Scanning electron micrographs of the cryofractured surface of (A) polyoxymethylene (POM), (B) P-2.5C (POM/POE/GMAg-HDPE, 97.5/2.5/1.25), (C) P-5C (POM/POE/GMA-g-HDPE, 95/5/2.5), (D) P-7.5C (POM/POE/GMA-g-HDPE, 92.5/7.5/3.75), (E) P-10C (POM/POE/GMA-g-HDPE, 90/10/5), (F) P-12.5C (POM/POE/GMA-g-HDPE, 87.5/12.5/6.25), (G) P-15C (POM/POE/GMA-g-HDPE, 85/15/7.5), and (H) P-7.5 (POM/POE, 92.5/7.5). POE: Polyolefin elastomer. GMA-g-HDPE: Glycidyl methacrylate-grafted high-density polyethylene.

Figure 2 shows FTIR spectra of GMA-g-HDPE, P-7.5C, and P-7.5. GMA-g-HDPE has epoxy functional groups that are evident in the peaks at around 841 and 900cm−1.6 However, we observed no epoxy functional groups at 841 and 900cm−1 in the P-7.5C sample. Because the epoxy functional groups could only react with the terminal hydroxyl groups of POM in POM/POE/GMA-g-HDPE, we conclude that GMA-g-HDPE reacted with POM and formed a new graft copolymer.

Fourier transform IR spectra of (a) GMA-g-HDPE, (b) P-7.5C, and (c) P-7.5.

Figure 3 shows differential scanning calorimeter (DSC) curves of the samples. We calculated the POM crystalline fraction (Fc) in the blend system based on Equation 1.8

Our results indicate that the crystal structure remained unchanged with the incorporation of elastomer and compatibilizer. The crystallinity of the POM/POE blends initially decreased from 75.68% for pure POM to 73.73% for P-7.5C, but increased to 74.87% for P-15C. All the POM/POE blends exhibited lower crystallinity than pure POM. We attribute this result to the fact that fewer POM chain segments were available for crystallization (because some chain segments adhered to the interface in the amorphous state and the gross chain segments were constant). Indeed, the SEM microstructures show that at a lower dosage (0–7.5wt%) of elastomer, the interfacial area of POM and POE increased with increasing elastomer content, in turn decreasing the crystallinity of the POM/POE blends. When the dosage of elastomer was over 7.5wt%, the interfacial area decreased owing to agglomerations, thus increasing the crystallinity of the POM/POE blends. However, the crystallinity of P-7.5 (75.24%) was only a little less than that of pure POM (75.68%). We attribute this result to weak interfacial adhesion in the absence of compatibilizer, and thus reduced interfacial adhesion of POM molecule segments in the amorphous state.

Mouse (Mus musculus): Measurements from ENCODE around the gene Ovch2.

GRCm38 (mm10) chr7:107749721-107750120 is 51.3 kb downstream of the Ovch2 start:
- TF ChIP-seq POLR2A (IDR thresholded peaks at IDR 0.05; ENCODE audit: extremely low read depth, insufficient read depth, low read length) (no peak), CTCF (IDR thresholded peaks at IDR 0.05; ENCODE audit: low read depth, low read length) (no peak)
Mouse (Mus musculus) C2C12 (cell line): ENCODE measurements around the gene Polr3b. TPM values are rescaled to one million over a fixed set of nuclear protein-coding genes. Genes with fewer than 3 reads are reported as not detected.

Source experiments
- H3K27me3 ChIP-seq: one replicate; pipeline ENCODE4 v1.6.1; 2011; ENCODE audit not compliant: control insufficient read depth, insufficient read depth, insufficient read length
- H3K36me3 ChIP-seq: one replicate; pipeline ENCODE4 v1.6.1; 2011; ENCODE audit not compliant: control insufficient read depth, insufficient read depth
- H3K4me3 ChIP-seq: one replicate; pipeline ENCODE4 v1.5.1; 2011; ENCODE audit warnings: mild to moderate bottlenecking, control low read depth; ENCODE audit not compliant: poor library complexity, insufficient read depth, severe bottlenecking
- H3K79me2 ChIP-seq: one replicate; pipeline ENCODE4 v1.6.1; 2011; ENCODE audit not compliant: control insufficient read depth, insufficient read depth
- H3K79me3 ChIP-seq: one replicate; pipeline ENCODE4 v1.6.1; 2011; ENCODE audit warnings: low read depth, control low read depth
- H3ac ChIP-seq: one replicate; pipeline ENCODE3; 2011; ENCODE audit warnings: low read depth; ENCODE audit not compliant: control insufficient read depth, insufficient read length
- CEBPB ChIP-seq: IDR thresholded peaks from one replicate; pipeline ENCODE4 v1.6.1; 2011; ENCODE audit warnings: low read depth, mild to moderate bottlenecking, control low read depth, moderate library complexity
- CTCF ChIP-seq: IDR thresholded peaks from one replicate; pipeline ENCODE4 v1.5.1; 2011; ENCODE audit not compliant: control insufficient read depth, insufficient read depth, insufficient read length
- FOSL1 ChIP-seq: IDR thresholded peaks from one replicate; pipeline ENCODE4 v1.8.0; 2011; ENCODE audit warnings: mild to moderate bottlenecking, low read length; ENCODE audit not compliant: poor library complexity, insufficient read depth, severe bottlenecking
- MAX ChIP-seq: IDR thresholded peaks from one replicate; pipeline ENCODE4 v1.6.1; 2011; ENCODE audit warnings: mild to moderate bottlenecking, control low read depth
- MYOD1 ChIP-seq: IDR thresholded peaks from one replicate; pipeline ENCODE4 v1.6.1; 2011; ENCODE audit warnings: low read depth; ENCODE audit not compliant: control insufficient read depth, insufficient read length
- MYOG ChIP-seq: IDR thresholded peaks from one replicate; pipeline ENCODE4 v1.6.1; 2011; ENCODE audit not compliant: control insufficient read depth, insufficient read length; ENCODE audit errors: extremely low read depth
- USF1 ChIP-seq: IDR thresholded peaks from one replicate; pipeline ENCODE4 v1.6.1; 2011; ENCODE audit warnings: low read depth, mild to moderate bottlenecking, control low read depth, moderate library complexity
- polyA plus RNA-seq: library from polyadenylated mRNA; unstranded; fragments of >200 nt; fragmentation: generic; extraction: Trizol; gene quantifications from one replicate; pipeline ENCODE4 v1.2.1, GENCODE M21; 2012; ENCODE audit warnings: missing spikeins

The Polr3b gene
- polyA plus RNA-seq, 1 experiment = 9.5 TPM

Differential scanning calorimeter curves of (a) POM, (b) P-2.5C, (c) P-5C, (d) P-7.5C, (e) P-10C, (f) P-12.5C, (g) P-15C, and (h) P-7.5.

In summary, we investigated the effect of the reactive compatibilizer GMA-g-HDPE on the morphological and thermal properties of POM/POE blends. Due to the reaction between the epoxy groups of GMA and the hydroxyl end groups of POM, GMA-g-HDPE showed good compatibility with the POM matrix, thus enhancing the properties of the composite. As a next step, we plan to experiment with other plastics as flexibilizers together with GMA-grafted copolymers as compatibilizers to toughen POM.


Wenqing Yang
The University of Tennessee

Wenqing Yang is a graduate student of materials science and engineering.

Xuan-Lun Wang
The University of Tennessee

Xuan-Lun Wang is a professor of materials science and engineering.

Xingru Yan
The University of Tennessee

Xingru Yan is currently a graduate researcher in Zhanhu Guo's Integrated Composites Laboratory. She is working in the area of polymer processing and multifunctional polymer nanocomposites.

Zhanhu Guo
The University of Tennessee

Zhanhu Guo is currently an associate professor of chemical and biomolecular engineering and director of the Integrated Composites Laboratory. His research focuses on multifunctional nanocomposites.


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DOI:  10.2417/spepro.006889